A good choice for those who look for expert advice in finding more adventurous choices for their global journeys.



Hearst Magazines president Clinton’s first nonphotography book (American Portraits, 2010, etc.) mixes travel guide and travel diary.

Beginning with a youthful dream to visit family in Ireland, the author relates how he became obsessed with travel and then highlights some of the 122 countries he’s visited, with each chapter representing a different country or region. Fortunately, with so many experiences to choose from, Clinton is able to warn readers to avoid the disappointing or overexposed. In many countries, he suggests itineraries to add on to the usual jaunts—e.g., in Tuscany, certainly visit Florence or Pisa, but also the coastal town of Forte dei Marmi. Unfortunately, these tips are buried among Clinton’s personal asides, thoughts that often come off as arrogant. In an anecdote about trying to leave Europe when a cloud of volcanic ash had stopped most flights, he writes, “Ahhh, now I know what it must have been like when people tried to get out of Europe in 1939!” In relating his memories, the author clearly wants to express the wonder of his experiences, but the stories often fall flat and seem unfinished. Still, each chapter contains the kind of information that could change a journey from average to amazing. At the end of many chapters, Clinton includes a list of tips from other world travelers that will be handy for explorers in different stages of their own globe-trotting adventures. Though it will take perseverance to uncover them, the tips contained in this book are treasures worth the work.

A good choice for those who look for expert advice in finding more adventurous choices for their global journeys.

Pub Date: Feb. 1, 2013

ISBN: 978-0-9851696-6-4

Page Count: 264

Publisher: Glitterati Incorporated

Review Posted Online: Nov. 8, 2012

Kirkus Reviews Issue: Dec. 1, 2012

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Stricter than, say, Bergen Evans or W3 ("disinterested" means impartial — period), Strunk is in the last analysis...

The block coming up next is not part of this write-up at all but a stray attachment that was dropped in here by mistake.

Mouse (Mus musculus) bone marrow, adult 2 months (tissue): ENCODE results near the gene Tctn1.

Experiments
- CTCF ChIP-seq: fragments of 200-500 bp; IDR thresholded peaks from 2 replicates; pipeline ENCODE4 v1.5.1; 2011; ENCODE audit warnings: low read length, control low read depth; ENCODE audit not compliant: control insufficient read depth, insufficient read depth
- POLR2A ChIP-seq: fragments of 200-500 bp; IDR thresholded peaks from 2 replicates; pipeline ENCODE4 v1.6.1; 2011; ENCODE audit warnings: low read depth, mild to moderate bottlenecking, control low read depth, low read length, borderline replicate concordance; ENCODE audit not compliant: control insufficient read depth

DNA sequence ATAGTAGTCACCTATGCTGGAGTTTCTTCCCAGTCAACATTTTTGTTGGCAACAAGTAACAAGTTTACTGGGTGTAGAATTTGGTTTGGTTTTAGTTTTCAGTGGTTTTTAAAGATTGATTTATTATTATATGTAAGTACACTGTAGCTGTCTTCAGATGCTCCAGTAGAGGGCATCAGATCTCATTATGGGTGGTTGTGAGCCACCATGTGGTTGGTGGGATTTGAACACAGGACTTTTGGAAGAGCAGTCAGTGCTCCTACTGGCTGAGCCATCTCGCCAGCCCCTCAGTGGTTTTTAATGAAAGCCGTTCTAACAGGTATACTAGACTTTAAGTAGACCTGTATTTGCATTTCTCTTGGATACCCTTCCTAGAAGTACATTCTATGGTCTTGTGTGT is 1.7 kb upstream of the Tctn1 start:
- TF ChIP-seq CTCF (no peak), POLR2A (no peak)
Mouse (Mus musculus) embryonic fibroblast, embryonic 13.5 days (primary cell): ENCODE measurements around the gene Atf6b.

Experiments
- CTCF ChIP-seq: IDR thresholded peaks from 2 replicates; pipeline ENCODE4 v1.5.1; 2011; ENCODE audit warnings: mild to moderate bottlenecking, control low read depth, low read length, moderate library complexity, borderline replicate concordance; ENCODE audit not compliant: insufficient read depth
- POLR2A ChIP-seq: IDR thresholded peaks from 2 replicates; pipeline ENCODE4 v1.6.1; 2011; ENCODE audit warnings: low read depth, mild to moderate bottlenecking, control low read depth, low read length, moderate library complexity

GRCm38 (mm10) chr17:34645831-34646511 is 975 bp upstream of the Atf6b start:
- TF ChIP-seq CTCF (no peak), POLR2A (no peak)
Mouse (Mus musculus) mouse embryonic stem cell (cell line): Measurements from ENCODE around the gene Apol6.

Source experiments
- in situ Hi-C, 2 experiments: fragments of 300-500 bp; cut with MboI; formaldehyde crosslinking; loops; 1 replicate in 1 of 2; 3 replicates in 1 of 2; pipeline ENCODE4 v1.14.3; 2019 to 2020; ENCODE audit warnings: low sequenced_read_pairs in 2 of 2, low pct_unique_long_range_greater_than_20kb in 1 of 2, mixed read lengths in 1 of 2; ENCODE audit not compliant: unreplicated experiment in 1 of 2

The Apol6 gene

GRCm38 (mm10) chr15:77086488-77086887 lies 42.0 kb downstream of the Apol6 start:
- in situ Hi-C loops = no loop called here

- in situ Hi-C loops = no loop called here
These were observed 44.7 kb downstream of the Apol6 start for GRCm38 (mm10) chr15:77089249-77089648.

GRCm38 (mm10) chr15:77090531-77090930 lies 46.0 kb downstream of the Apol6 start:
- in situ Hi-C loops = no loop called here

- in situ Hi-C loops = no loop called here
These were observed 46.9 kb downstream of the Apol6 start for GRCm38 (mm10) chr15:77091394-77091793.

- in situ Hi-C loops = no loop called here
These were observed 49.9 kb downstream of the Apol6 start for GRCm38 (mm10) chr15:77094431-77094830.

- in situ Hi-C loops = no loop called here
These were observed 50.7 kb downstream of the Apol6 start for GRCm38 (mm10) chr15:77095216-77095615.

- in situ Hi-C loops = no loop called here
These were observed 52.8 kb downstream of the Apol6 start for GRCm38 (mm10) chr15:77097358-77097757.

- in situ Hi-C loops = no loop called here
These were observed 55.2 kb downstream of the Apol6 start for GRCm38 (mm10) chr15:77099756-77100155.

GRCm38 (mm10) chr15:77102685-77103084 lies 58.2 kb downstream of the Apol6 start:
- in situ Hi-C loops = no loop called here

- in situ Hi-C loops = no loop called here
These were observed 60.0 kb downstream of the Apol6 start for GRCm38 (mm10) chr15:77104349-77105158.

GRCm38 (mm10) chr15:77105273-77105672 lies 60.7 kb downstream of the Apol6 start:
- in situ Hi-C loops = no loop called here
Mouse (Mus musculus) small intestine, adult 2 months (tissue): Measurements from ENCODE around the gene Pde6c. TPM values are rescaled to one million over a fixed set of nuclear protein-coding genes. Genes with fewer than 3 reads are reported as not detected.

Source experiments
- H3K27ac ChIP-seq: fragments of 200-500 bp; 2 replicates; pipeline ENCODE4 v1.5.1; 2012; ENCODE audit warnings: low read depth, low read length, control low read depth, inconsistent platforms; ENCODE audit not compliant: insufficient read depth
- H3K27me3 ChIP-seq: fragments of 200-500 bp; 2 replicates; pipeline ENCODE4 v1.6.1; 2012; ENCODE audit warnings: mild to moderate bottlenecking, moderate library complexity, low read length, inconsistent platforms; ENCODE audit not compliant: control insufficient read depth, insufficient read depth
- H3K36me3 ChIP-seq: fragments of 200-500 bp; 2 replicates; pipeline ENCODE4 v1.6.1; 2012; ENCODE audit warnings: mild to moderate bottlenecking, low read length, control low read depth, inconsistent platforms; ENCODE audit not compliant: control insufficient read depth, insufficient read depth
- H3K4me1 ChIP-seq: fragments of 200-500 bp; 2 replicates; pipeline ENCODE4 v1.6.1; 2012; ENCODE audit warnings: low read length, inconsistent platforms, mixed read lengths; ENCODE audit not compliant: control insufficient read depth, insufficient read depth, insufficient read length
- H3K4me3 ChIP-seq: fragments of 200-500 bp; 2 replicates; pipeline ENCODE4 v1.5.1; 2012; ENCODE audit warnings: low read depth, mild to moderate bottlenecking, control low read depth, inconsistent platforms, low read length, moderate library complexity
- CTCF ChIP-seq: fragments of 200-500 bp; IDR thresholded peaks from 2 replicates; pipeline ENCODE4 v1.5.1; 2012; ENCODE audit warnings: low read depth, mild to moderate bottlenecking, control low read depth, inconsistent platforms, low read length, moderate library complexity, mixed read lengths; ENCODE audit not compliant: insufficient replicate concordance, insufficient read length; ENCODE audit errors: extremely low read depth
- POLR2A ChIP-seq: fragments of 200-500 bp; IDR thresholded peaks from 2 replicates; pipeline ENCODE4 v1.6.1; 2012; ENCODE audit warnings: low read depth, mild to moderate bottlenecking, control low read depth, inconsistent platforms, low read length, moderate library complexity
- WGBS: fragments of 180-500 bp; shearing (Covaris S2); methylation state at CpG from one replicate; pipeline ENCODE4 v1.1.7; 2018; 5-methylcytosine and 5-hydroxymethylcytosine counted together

Privately published by Strunk of Cornell in 1918 and revised by his student E. B. White in 1959, that "little book" is back again with more White updatings.

Stricter than, say, Bergen Evans or W3 ("disinterested" means impartial — period), Strunk is in the last analysis (whoops — "A bankrupt expression") a unique guide (which means "without like or equal").

Pub Date: May 15, 1972

ISBN: 0205632645

Page Count: 105

Publisher: Macmillan

Review Posted Online: Oct. 28, 2011

Kirkus Reviews Issue: May 1, 1972

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Possibly inspired by the letters Cleary has received as a children's author, this begins with second-grader Leigh Botts' misspelled fan letter to Mr. Henshaw, whose fictitious book itself derives from the old take-off title Forty Ways W. Amuse a Dog. Soon Leigh is in sixth grade and bombarding his still-favorite author with a list of questions to be answered and returned by "next Friday," the day his author report is due. Leigh is disgruntled when Mr. Henshaw's answer comes late, and accompanied by a set of questions for Leigh to answer. He threatens not to, but as "Mom keeps nagging me about your dumb old questions" he finally gets the job done—and through his answers Mr. Henshaw and readers learn that Leigh considers himself "the mediumest boy in school," that his parents have split up, and that he dreams of his truck-driver dad driving him to school "hauling a forty-foot reefer, which would make his outfit add up to eighteen wheels altogether. . . . I guess I wouldn't seem so medium then." Soon Mr. Henshaw recommends keeping a diary (at least partly to get Leigh off his own back) and so the real letters to Mr. Henshaw taper off, with "pretend," unmailed letters (the diary) taking over. . . until Leigh can write "I don't have to pretend to write to Mr. Henshaw anymore. I have learned to say what I think on a piece of paper." Meanwhile Mr. Henshaw offers writing tips, and Leigh, struggling with a story for a school contest, concludes "I think you're right. Maybe I am not ready to write a story." Instead he writes a "true story" about a truck haul with his father in Leigh's real past, and this wins praise from "a real live author" Leigh meets through the school program. Mr. Henshaw has also advised that "a character in a story should solve a problem or change in some way," a standard juvenile-fiction dictum which Cleary herself applies modestly by having Leigh solve his disappearing lunch problem with a burglar-alarmed lunch box—and, more seriously, come to recognize and accept that his father can't be counted on. All of this, in Leigh's simple words, is capably and unobtrusively structured as well as valid and realistic. From the writing tips to the divorced-kid blues, however, it tends to substitute prevailing wisdom for the little jolts of recognition that made the Ramona books so rewarding.

Pub Date: Aug. 22, 1983

ISBN: 143511096X

Page Count: 133

Publisher: Morrow/HarperCollins

Review Posted Online: Oct. 16, 2011

Kirkus Reviews Issue: Aug. 1, 1983

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